Bernard Hugo Goetz, publicly known as Bernhard Goetz or as Bernie Goetz, is an American best known for shooting four young men who he said tried to rob him, resulting in his conviction for illegal possession of a firearm. He came to symbolize New Yorkers’ frustrations with the high crime rates of the mid 1980s. The incident occurred on the Seventh Avenue 2 express subway train in Manhattan on December 22, 1984. It sparked a nationwide debate on vigilantism, the perceptions of race and crime in major cities, and the legal limits of self-defense.
Goetz fired an unlicensed revolver five times, seriously wounding all of the would-be muggers. The initially unknown shooter, dubbed the "Subway Vigilante" by the New York press, was both praised and vilified in the media and in public opinion.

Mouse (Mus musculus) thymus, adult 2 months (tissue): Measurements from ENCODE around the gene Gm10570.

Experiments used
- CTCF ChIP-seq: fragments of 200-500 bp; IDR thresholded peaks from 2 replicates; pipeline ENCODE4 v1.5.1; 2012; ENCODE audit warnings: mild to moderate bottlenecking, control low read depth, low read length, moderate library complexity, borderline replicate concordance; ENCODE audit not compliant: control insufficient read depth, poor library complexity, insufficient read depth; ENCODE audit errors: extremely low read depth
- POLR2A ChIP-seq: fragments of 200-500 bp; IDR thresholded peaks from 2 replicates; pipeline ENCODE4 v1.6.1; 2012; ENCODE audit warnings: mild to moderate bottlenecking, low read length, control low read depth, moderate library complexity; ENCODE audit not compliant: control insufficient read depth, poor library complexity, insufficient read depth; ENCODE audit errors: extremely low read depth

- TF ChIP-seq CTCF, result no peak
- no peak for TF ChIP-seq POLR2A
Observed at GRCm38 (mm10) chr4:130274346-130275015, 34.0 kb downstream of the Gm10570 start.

He surrendered to police nine days later and was eventually charged with attempted murder, assault, reckless endangerment and several firearms offenses. A Manhattan jury found him not guilty of all charges except an illegal firearms possession count, for which he served two-thirds of a one-year sentence. The incident has been cited as a contributing factor to the groundswell movement against urban crime and disorder, and successful National Rifle Association campaigns to loosen restrictions on the concealed carrying of firearms.